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Thread: openSUSE Docker/Podman; MicroOS, Leap or Tumbleweed?

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    Default openSUSE Docker/Podman; MicroOS, Leap or Tumbleweed?

    Richard brown did post his promised blog on why not to use Leap and go Tumbleweed (well, really, MicroOS) only...

    https://rootco.de/2020-02-10-regular...ses-are-wrong/

    For me, the great strength of Tumbleweed, as a "general purpose" distro, is also it's greatest weakness; constantly rebuilding packages. Watching zypper dup download and then individually update 1000+ packages on a weekly basis or more is a bit much to me, even for a single desktop. On a general purpose sprawling server that feels like a nightmare just waiting to happen.

    On the other hand, I do fully agree that rolling for Micro OS and single function containers, where a whole pre-made system image snapshot is provided that is a product delivery or an update, makes a lot of sense. I don't have to watch 1000+ packages try to individually update, running their scripts, etc, and hope nothing goes wrong. I just re-image each application service, once, when I want to update. Even the great anxiety of rolling distros, of what happens if I don't update for several weeks or months, is gone, as it is always installed as a clean snapshot image rather than trying to rebuild itself from individual packages all running scripts, and any one of which that may assume an update you may have missed had already been installed.

    If Richard Brown is proposing things like Micro OS with rolling single snapshot updates (and ideally an immutable rootfs) should entirely replace conventional servers, I could fully embrace that. If he is proposing that rolling distros should be the only form of all linux distros for all uses, which he also advocates, I feel he is dead wrong there. For example, for development work and generic desktops, having used both now, if I had to choose, I would pick leap over tumbleweed.
    Last edited by malcolmlewis; 16-Feb-2020 at 07:30.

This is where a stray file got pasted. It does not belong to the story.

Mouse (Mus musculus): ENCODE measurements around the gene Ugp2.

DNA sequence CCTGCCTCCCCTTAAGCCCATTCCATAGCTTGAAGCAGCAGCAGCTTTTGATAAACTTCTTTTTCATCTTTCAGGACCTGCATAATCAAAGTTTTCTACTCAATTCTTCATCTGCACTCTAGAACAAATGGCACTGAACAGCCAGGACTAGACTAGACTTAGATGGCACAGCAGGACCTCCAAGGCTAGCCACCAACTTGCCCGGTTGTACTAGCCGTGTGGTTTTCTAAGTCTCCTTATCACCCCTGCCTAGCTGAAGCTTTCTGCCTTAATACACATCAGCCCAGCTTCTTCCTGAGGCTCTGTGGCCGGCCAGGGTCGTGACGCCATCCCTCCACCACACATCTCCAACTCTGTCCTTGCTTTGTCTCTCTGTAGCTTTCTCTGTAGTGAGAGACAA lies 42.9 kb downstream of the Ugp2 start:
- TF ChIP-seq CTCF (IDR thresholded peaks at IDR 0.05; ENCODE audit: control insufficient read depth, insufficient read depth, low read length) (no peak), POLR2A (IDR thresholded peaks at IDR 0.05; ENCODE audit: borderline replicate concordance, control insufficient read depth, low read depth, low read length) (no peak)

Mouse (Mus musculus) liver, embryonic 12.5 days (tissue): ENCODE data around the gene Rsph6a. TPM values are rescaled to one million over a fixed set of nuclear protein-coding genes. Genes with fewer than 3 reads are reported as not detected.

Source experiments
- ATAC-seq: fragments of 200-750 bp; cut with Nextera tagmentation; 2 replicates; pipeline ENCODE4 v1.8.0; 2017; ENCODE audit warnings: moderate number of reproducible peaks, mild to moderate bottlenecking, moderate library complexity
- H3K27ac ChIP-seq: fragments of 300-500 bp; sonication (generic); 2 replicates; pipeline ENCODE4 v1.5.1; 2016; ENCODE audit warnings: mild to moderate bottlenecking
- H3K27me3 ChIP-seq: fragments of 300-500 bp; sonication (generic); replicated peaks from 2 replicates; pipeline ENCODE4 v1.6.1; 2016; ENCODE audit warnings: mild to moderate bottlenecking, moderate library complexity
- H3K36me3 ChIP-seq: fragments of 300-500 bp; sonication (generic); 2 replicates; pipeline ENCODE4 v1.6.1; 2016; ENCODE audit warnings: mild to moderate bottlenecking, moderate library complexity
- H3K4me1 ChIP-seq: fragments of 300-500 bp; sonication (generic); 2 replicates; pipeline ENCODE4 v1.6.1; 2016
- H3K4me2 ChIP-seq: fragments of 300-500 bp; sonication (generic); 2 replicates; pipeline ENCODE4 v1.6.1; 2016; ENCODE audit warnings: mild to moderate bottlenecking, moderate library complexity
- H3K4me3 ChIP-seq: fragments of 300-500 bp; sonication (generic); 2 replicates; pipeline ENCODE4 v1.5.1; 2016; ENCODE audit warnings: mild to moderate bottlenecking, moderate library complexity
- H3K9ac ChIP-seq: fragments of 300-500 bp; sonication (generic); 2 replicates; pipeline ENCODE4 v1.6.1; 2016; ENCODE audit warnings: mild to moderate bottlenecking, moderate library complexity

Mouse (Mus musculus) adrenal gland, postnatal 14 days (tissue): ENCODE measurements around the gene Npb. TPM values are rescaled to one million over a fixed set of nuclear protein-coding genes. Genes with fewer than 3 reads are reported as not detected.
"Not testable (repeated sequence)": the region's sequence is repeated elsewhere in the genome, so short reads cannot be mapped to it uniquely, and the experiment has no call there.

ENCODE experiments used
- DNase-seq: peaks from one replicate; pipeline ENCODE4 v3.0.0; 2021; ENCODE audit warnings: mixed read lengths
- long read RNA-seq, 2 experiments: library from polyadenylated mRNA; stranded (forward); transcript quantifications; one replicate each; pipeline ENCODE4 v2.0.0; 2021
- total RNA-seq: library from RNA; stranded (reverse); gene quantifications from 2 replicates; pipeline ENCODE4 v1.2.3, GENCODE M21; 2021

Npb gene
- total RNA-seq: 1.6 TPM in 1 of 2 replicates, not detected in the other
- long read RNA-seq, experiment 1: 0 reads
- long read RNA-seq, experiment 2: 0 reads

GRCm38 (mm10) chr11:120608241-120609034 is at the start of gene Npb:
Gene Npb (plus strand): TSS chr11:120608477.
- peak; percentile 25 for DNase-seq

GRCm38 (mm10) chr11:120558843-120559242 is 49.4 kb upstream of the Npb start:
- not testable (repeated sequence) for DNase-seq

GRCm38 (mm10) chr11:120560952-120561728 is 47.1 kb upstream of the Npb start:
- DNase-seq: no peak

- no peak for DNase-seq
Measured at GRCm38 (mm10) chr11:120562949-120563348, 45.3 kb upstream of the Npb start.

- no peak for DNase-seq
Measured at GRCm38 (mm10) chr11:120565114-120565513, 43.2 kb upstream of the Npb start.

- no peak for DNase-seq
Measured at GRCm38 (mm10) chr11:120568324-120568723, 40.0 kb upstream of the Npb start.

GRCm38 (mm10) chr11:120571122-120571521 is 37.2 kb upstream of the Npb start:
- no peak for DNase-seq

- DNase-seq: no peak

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    Default Re: openSUSE Docker/Podman; MicroOS, Leap or Tumbleweed?

    I'm of two minds about this. So I continue to use Leap, but I have Tumbleweed there in another partition so that I can switch fairly easily.

    Each has its advantages and its disadvantages. But then the grass is always greener on the other side of the field.
    Last edited by malcolmlewis; 16-Feb-2020 at 07:31.
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    Default Re: openSUSE Docker/Podman; MicroOS, Leap or Tumbleweed?

    Hi
    If your deploying an environment into production (desktop or server), then would be Leap for sure.....

    Home user systems, take your pick, I enjoy Tumbleweed, no major issues. Depends on the packages for big numbers, eg gcc was big, but most updates I get are not that big bandwidth or package count wise, it's been awhile since I saw anything close to 1000 in one update, maybe over a week at times perhaps. Since the first of the month 6 updates in total, kernel updates no issues with Nvidia installed the hard way, qemu machines all up and running, probably one thing about Tumbleweed is the need to get your hands dirty at times for the likes of Nvidia drivers. Older Nvidia hardware requires patches for drivers if you want to keep them going.

    I probably download more updates into my package caches for building rpms that I do for my system updates....
    Last edited by malcolmlewis; 16-Feb-2020 at 07:31.
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    Default Re: openSUSE Docker/Podman; MicroOS, Leap or Tumbleweed?

    A strong blog post by Richard Brown, who is a unique technologist.
    And, as a unique technologist, he chose this moment to also evangelize MicroOS and describe how he architected his personal network server infrastructure.
    Only slight criticism I have is that Richard writes to an audience with a fairly high level of technical experience and expertise who already understands the reasons behind his choices. For many, the technical choices need to be translated into common everyday tasks and activities less technical people base their decisions on.

    Which is really cool.

    Because it's basically a modernized update of what I have implemented for years and still practice today.
    Richard builds on MicroOS.
    Because I (and many others like me) preferred a minimal system for single (or restricted) use before MicroOS existed or want the flexibility to use virtualization instead of containers, I have been using JeOS or a very minimal "server" version of LEAP.
    I strongly advocate a multi-tenant approach.
    I utilize a combination of various virtualization technologies and containers.
    Richard advocates containers.
    Richard relies heavily on Transactional Server to manage updates and Snapper to roll back when necessary.
    For those who can sustain a downtime for the time it takes to identify a problem, diagnose, make a decision to undo and then to determine exactly how to use Snapper to undo the problem, that might be OK but would be unacceptable in many situations where the QoS is high for any of a number of different reasons.